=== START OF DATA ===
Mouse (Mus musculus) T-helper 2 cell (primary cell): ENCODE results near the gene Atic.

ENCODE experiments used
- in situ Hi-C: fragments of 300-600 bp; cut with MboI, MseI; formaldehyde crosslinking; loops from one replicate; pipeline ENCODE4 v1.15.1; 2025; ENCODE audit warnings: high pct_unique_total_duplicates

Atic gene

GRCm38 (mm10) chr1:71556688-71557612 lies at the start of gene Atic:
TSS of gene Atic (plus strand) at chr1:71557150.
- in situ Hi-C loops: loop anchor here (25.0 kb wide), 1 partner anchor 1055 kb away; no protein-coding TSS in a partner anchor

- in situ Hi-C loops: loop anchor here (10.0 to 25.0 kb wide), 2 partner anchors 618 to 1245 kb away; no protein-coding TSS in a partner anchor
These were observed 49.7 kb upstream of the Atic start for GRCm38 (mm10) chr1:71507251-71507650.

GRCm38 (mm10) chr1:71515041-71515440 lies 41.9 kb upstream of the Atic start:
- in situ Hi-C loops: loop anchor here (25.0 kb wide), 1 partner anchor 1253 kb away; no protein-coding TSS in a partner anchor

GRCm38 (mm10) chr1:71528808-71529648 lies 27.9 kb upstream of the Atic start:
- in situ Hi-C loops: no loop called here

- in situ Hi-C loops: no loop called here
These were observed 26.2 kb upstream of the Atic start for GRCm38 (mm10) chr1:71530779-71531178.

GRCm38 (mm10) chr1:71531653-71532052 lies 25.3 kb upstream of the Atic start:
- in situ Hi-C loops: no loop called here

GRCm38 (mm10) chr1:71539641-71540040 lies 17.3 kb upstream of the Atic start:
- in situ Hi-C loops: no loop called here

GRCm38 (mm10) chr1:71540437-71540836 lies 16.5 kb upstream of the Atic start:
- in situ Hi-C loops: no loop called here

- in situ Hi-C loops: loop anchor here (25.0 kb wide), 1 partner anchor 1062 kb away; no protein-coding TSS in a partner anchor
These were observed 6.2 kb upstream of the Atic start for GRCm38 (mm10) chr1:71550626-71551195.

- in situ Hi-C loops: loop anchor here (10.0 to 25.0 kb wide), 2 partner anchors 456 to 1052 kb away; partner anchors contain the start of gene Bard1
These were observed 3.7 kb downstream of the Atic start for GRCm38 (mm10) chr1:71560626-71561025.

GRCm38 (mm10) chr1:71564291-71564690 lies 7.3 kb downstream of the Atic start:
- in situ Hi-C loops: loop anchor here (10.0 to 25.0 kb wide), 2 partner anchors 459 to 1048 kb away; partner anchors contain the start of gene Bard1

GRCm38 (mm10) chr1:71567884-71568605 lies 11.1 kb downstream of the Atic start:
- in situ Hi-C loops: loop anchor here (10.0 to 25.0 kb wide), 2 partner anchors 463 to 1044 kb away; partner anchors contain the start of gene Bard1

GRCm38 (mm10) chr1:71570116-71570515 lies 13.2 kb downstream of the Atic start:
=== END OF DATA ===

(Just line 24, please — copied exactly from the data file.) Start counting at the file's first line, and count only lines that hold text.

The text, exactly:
- in situ Hi-C loops: loop anchor here (10.0 to 25.0 kb wide), 2 partner anchors 456 to 1052 kb away; partner anchors contain the start of gene Bard1